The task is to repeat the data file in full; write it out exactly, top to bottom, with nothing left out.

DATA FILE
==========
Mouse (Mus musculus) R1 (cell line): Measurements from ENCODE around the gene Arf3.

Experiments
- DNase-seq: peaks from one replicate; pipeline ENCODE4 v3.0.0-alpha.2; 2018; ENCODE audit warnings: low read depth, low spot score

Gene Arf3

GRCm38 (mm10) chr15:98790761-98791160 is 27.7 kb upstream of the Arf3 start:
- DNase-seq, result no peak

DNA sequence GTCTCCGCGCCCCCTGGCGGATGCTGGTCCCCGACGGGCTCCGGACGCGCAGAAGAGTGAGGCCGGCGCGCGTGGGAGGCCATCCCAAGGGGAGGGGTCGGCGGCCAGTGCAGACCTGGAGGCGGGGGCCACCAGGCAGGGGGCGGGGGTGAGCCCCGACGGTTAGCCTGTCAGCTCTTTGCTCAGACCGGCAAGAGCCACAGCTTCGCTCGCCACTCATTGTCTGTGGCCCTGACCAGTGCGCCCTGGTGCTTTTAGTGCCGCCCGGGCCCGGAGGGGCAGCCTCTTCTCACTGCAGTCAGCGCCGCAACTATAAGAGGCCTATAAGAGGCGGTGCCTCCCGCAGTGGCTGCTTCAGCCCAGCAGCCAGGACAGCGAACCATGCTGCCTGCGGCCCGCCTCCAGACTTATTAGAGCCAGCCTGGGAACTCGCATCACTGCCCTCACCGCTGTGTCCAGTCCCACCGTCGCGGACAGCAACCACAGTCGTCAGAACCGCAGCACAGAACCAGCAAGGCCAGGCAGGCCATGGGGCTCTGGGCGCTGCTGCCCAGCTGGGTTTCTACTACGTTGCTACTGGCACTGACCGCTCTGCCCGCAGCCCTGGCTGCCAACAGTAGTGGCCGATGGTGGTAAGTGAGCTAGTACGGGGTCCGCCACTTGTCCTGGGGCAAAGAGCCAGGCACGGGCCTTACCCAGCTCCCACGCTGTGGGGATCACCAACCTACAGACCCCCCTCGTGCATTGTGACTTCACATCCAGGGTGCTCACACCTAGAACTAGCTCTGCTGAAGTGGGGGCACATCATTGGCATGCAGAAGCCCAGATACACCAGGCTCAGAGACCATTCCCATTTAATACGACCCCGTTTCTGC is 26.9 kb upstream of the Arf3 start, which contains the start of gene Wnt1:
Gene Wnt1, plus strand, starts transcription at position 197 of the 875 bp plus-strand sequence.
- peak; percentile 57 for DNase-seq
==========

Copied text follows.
Mouse (Mus musculus) R1 (cell line): Measurements from ENCODE around the gene Arf3.

Experiments
- DNase-seq: peaks from one replicate; pipeline ENCODE4 v3.0.0-alpha.2; 2018; ENCODE audit warnings: low read depth, low spot score

Gene Arf3

GRCm38 (mm10) chr15:98790761-98791160 is 27.7 kb upstream of the Arf3 start:
- DNase-seq, result no peak

DNA sequence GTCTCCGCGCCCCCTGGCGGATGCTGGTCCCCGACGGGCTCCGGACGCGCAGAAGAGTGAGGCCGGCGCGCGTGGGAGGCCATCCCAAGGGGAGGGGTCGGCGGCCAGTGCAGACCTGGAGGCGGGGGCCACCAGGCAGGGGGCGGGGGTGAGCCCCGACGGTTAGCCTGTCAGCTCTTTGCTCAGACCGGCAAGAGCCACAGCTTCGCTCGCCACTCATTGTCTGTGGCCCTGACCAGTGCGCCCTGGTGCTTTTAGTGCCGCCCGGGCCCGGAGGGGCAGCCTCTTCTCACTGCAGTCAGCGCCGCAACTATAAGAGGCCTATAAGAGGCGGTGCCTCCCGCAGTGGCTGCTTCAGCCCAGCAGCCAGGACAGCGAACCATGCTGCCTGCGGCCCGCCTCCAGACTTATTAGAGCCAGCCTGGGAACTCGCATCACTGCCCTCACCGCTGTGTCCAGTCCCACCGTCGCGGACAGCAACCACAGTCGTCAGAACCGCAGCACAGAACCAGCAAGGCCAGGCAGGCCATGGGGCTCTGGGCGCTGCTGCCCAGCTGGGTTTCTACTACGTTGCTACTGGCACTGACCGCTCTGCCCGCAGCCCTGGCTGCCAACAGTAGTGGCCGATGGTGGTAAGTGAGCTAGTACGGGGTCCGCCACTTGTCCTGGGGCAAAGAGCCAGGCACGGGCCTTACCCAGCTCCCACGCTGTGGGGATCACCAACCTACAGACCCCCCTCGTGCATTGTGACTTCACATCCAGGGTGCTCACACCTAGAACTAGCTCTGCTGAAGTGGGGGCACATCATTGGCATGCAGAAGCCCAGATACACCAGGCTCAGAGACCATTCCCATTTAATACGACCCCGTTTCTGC is 26.9 kb upstream of the Arf3 start, which contains the start of gene Wnt1:
Gene Wnt1, plus strand, starts transcription at position 197 of the 875 bp plus-strand sequence.
- peak; percentile 57 for DNase-seq